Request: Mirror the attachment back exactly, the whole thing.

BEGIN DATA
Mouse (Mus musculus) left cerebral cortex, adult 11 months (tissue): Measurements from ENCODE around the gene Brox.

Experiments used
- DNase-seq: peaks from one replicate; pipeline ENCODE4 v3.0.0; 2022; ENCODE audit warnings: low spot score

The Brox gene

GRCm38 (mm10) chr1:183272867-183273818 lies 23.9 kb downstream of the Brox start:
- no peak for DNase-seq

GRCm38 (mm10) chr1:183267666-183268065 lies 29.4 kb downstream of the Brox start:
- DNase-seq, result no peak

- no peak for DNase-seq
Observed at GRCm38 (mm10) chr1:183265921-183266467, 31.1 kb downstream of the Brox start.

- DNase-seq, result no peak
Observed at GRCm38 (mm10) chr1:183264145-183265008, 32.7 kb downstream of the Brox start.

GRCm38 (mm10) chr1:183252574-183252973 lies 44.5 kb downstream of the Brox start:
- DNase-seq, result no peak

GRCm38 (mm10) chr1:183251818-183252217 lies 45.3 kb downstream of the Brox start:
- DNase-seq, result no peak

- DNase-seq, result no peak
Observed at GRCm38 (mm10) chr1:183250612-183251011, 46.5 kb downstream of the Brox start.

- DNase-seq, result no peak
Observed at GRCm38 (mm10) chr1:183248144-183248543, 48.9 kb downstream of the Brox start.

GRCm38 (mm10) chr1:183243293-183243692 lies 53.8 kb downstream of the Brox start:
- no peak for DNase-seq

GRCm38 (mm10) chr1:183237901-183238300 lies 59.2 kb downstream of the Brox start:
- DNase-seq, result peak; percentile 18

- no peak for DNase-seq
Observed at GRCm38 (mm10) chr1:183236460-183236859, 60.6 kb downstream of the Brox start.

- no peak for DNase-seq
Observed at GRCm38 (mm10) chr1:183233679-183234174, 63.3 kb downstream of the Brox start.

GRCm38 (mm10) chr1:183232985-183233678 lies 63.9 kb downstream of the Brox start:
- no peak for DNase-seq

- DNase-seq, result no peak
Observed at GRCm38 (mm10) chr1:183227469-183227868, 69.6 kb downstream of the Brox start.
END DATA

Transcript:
Mouse (Mus musculus) left cerebral cortex, adult 11 months (tissue): Measurements from ENCODE around the gene Brox.

Experiments used
- DNase-seq: peaks from one replicate; pipeline ENCODE4 v3.0.0; 2022; ENCODE audit warnings: low spot score

The Brox gene

GRCm38 (mm10) chr1:183272867-183273818 lies 23.9 kb downstream of the Brox start:
- no peak for DNase-seq

GRCm38 (mm10) chr1:183267666-183268065 lies 29.4 kb downstream of the Brox start:
- DNase-seq, result no peak

- no peak for DNase-seq
Observed at GRCm38 (mm10) chr1:183265921-183266467, 31.1 kb downstream of the Brox start.

- DNase-seq, result no peak
Observed at GRCm38 (mm10) chr1:183264145-183265008, 32.7 kb downstream of the Brox start.

GRCm38 (mm10) chr1:183252574-183252973 lies 44.5 kb downstream of the Brox start:
- DNase-seq, result no peak

GRCm38 (mm10) chr1:183251818-183252217 lies 45.3 kb downstream of the Brox start:
- DNase-seq, result no peak

- DNase-seq, result no peak
Observed at GRCm38 (mm10) chr1:183250612-183251011, 46.5 kb downstream of the Brox start.

- DNase-seq, result no peak
Observed at GRCm38 (mm10) chr1:183248144-183248543, 48.9 kb downstream of the Brox start.

GRCm38 (mm10) chr1:183243293-183243692 lies 53.8 kb downstream of the Brox start:
- no peak for DNase-seq

GRCm38 (mm10) chr1:183237901-183238300 lies 59.2 kb downstream of the Brox start:
- DNase-seq, result peak; percentile 18

- no peak for DNase-seq
Observed at GRCm38 (mm10) chr1:183236460-183236859, 60.6 kb downstream of the Brox start.

- no peak for DNase-seq
Observed at GRCm38 (mm10) chr1:183233679-183234174, 63.3 kb downstream of the Brox start.

GRCm38 (mm10) chr1:183232985-183233678 lies 63.9 kb downstream of the Brox start:
- no peak for DNase-seq

- DNase-seq, result no peak
Observed at GRCm38 (mm10) chr1:183227469-183227868, 69.6 kb downstream of the Brox start.